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Barts Trust enters ‘gig economy’ style care contract with Cera

Neil Merrett Published 06 March 2017

Partnership will see hospital body making use of company’s technology platform to offer on-demand home care to help bridge hospital and at-home service provision


Barts Health NHS Trust and a number of NHS organisations have entered into a partnership with technology group Cera to tackle integrated care challenges by trying to free up hospital beds and overhaul how home support can be delivered to patients at home. 

The company will support the five London-based hospitals managed by the trust with its platform technology, which aims to link patients to available carers that can meet their specific health needs at home, effectively bringing peer-to-peer services similar to those provided by groups like Uber to the trust.

Other NHS clinical commissioning groups (CCGs) are also said to be making use of Cera’s technology as part of moves to support elderly patients with hospital discharge and trying to prevent readmissions with on-demand care at their homes.

According to the company, the platform service is regulated by the Care Quality Commission (CQC) and aims to streamline the process for connecting carers with patients.  Having begun operating in November, Cera has said that its services have included working with stroke units to transform how services and support can be supplied to NHS patients.

Company co-founder Dr Ben Maruthappu said the agreement with Barts was intended to offer a new approach to overcome challenges around how the NHS and local authorities are able to link up hospital and social care services amidst financial and governance challenges.

“These partnerships tackle major challenges in the NHS, cracking down on bed-blocking and delayed discharges, while providing high-quality and efficient care. Cera’s aim is to set the precedent for technology-led care solutions that benefit patients, families and the NHS alike," he said.

Integrated health and social care provision is expected to be one of the key focuses for the Budget that will be presented before parliament later this week.

Under a separate agreement that also commences this week, Cera has itself partnered with vehicle hire platform Uber to link up with the app to provide carers and clients with transportation to each other where needed.

It is understood that although there is no deal between Uber and the NHS trust, in certain cases, Cera may from this opt to use Uber services to hired trained individuals to take patients to and from hospitals in the case of non-emergency care where there is sufficient cost or convenience benefit.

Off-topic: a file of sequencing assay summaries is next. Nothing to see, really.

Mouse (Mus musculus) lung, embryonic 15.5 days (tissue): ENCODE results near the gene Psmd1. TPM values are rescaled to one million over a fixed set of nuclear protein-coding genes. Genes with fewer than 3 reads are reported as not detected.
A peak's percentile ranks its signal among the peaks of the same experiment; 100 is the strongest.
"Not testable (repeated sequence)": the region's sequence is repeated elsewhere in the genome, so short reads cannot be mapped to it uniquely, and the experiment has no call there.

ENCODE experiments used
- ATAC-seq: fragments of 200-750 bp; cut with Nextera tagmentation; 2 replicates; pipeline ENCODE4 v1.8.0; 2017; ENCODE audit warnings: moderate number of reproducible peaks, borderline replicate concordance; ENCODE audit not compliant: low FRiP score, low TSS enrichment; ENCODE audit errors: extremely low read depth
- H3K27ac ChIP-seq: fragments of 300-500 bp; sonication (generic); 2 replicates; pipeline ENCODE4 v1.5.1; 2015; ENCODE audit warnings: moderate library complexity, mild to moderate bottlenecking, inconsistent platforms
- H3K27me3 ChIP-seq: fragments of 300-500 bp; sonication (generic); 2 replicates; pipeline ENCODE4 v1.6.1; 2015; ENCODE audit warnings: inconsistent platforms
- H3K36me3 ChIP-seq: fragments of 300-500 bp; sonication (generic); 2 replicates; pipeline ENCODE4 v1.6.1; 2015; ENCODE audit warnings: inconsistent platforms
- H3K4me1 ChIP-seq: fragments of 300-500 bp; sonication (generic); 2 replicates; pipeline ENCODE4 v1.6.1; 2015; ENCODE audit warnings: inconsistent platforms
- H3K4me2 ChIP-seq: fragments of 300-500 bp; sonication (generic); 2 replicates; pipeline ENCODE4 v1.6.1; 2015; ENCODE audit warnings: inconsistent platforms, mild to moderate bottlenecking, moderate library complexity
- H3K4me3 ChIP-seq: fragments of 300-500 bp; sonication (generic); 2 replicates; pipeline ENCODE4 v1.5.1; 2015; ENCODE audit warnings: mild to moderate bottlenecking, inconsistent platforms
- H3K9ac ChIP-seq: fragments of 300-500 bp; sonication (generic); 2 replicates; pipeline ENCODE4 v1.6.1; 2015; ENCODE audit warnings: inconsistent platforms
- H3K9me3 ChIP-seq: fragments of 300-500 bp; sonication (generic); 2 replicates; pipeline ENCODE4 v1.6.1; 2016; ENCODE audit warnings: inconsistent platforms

Gig economy

Peer-to-peer technologies, which allow independent or effectively self-employed service providers to communicate directly with potential customers, have been popularised by the emergence of apps from private groups like Uber and property rental service Airbnb. 

Often touted as representing the so-called ‘gig economy', the practices have faced legal challenges around the role of the technology providers and their obligations with regard to employer benefits and responsibility.

In a statement released today, Barts stressed that it did not have any arrangement with Uber to transport patients for non-emergency cases.

“When patients need assistance getting to and from our hospitals we provide ambulances and medi-cars, driven by trained experts,” said the trust.

"We are working with a number of registered organisations, including Cera, to make sure patients get vital support in their own homes. This includes physiotherapy, nursing or domestic support to help people recover after a stay in hospital.”

Commenting on the partnerships between Barts and Cera to try and meet needs for more integrated care services, care minister David Mowat said he was looking forward to hearing more about results from the new arrangement.

 “This is an interesting and innovative proposal which will help raise awareness of the challenges faced by the vulnerable elderly, ‎and those with specific conditions that are becoming increasingly common in our society,” he said.

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